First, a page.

I can't imagine not being able to get on the ground within an hour if I had an electrical problem. Perhaps the EarthX and the Oddysey might probably time out at the same time, with the Oddysey just going completely dead and the Earthx taking itself offline. Quite honestly, from what I have seen I bet the Earthx would end up lasting longer.

Vic
Which EarthX model were you testing, and how in the world did I miss that report?
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  #36  
Old 10-13-2017, 09:57 AM
444TX 444TX is online now
 
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Here we go again.

I have been tempted to open a new thread with a discussion concerning the great risks builders are taking with their lack of failure resistant design. The verbal beatings that would have followed have kept me quiet.

I had voiced my concerns on a previous overvoltage thread and it got immediately shut down. Soon after I received a private message (below) from Earth X with seemingly little knowledge of the serious repercussions of poor charging system design. I only responded once, feeling further communication was a waste of time.

Adding all these EXPRIMENTAL items to our aircraft can add great risks. Some here are fully aware of these (known and possibly unknown) risks, take great care to test their new ideas, and to our benefit keep us informed of what they have done. They make it look easy. We do not see the thoughtful planning and implementation of their ideas, plus the flight tests planned and performed to always leave an out. Others just jump in with unconscious incompetence planning to fly IFR.

It is past the time to have a serious discussion on more than Lithium battery and alternator choices. Some one is going to get hurt. Or worse.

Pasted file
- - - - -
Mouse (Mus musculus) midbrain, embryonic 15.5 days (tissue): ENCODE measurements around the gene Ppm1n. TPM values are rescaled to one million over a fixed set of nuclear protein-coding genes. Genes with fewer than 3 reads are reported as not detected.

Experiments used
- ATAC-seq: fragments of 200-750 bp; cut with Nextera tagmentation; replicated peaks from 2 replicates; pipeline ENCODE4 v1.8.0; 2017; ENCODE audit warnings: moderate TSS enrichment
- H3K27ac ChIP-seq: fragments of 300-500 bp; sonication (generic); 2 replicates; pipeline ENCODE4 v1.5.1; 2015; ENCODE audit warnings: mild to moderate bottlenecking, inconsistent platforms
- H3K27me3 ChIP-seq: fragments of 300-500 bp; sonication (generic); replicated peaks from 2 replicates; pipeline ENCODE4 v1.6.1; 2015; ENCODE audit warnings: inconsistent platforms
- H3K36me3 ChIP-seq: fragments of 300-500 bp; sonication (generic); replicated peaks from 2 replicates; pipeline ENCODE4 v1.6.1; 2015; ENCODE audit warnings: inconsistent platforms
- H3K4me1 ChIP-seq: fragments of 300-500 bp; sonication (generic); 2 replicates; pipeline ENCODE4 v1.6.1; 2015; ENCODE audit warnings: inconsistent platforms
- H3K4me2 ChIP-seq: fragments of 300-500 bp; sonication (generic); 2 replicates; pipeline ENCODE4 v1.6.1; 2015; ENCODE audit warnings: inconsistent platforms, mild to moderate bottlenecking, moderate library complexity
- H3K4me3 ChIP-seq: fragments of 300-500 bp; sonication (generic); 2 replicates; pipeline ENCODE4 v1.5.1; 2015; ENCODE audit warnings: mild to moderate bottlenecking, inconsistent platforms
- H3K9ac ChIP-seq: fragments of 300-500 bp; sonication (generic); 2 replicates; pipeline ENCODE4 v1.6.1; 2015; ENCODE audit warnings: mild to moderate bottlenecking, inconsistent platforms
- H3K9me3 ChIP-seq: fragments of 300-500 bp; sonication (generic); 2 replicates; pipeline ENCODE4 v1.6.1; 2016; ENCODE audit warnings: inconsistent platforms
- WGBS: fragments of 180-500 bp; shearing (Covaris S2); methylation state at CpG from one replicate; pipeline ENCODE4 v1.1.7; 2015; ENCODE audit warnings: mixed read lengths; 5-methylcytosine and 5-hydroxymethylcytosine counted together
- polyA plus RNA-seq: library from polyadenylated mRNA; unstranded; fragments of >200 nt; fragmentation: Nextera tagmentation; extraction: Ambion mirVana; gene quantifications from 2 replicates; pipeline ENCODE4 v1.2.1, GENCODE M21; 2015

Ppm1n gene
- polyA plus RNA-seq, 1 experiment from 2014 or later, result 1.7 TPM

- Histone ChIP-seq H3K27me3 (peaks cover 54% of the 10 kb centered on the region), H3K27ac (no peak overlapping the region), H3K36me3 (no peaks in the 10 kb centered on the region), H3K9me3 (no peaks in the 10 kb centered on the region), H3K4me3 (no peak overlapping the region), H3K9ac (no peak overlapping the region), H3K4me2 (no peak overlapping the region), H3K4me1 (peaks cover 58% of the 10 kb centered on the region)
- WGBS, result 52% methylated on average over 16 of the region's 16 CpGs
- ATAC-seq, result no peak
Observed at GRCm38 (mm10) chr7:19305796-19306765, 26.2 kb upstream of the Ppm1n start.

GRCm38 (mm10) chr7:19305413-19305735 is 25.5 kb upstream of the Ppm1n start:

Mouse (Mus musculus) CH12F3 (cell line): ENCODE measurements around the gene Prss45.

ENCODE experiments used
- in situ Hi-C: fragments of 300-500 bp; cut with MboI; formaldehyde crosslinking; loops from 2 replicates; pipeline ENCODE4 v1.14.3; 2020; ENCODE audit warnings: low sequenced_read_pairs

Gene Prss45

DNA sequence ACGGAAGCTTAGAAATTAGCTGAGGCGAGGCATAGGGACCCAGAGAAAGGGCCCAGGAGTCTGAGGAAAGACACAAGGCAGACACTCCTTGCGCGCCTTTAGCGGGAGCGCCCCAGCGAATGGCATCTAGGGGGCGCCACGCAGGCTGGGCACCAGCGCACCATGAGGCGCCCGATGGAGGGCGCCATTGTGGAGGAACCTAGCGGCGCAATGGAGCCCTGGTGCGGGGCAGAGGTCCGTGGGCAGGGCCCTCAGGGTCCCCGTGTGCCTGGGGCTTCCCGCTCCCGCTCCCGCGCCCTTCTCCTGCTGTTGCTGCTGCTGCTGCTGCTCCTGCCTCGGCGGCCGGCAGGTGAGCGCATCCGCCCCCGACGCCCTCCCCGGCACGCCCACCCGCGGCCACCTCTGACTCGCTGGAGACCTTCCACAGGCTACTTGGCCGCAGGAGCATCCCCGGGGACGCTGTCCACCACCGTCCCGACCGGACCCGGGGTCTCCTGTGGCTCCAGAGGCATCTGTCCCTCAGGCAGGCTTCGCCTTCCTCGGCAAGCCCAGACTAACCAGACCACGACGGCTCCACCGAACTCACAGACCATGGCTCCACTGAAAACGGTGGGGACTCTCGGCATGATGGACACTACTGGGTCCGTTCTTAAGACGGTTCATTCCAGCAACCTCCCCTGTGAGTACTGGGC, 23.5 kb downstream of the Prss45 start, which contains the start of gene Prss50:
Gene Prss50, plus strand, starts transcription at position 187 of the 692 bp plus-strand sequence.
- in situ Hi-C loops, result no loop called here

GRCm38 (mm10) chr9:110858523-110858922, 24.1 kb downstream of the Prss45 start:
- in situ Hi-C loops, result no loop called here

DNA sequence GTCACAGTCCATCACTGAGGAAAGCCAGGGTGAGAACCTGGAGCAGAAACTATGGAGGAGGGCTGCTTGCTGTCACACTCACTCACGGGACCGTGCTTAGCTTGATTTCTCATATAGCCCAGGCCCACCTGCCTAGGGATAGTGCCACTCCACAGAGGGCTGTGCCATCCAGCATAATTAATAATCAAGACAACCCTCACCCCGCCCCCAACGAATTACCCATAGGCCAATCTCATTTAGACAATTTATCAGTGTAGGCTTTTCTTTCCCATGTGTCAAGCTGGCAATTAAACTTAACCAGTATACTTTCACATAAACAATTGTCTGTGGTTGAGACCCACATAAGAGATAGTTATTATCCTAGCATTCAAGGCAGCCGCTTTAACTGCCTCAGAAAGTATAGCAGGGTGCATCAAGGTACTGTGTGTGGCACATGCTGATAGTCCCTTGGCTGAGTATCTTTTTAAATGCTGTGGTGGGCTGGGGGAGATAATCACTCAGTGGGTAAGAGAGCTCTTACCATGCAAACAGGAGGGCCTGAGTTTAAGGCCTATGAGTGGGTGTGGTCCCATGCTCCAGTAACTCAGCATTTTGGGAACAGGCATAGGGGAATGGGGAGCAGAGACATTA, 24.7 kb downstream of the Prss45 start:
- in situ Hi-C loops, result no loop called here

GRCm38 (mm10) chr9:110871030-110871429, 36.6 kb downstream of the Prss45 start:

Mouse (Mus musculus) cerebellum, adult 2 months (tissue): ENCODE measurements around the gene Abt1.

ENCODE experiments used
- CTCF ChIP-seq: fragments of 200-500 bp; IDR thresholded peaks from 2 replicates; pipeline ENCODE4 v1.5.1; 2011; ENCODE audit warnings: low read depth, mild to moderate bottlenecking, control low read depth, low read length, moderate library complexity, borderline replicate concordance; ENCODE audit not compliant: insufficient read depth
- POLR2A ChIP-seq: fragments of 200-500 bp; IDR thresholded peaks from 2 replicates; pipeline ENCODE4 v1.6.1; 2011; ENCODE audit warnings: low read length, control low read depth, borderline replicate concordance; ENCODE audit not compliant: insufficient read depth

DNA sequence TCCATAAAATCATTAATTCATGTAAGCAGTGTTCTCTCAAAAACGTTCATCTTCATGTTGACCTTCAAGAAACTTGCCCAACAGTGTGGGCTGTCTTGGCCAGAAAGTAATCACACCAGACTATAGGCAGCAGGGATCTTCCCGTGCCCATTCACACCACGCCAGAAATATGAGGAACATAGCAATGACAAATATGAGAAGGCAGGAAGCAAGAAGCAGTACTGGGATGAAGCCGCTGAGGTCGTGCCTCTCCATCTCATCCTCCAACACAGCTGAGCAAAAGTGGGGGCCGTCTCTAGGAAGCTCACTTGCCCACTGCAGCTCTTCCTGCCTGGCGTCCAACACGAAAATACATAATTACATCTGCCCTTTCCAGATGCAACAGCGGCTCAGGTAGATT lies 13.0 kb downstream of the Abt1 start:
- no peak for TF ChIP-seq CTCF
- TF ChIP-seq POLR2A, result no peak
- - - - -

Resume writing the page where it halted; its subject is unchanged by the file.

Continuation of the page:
George Meketa



-----------------Earth X (received private message)------------------------------

I see the thread on overvoltage has been closed so I thought I would send you a quick note about your comment "did the alternator problem start the OV or the did the battery cause the over voltage issue."

It was neither. The regulator is what failed . A battery is not able to create voltage, this is not only scientifically impossible but against the laws of physics at this time. A battery, lead acid or lithium are recipients of voltage, not the producers.

-----------------MY RESPONCE (private message)---------------------------------

Originally Posted by 444TX
Here is the problem. People do not understand how a charging system works. There is more than one failure mode with similar results.

A battery that goes open circuit can cause an overvoltage event. The alternator having no overvoltage protection or a way to be shut down will allow the event to continue. Having a battery that has circuitry, as the primary battery, that can go open from high or low voltage events should be at least questioned for use in aircraft. I just recently replaced my main battery, before this thread, and used another pc680.

Like I stated. There are so many failures that occurred in this thread, with many comments showing a lack of understanding to how dangerous things were, that I felt a comment was warranted. When things are dangerous I will speak up.

So was it the battery or the alternator?

George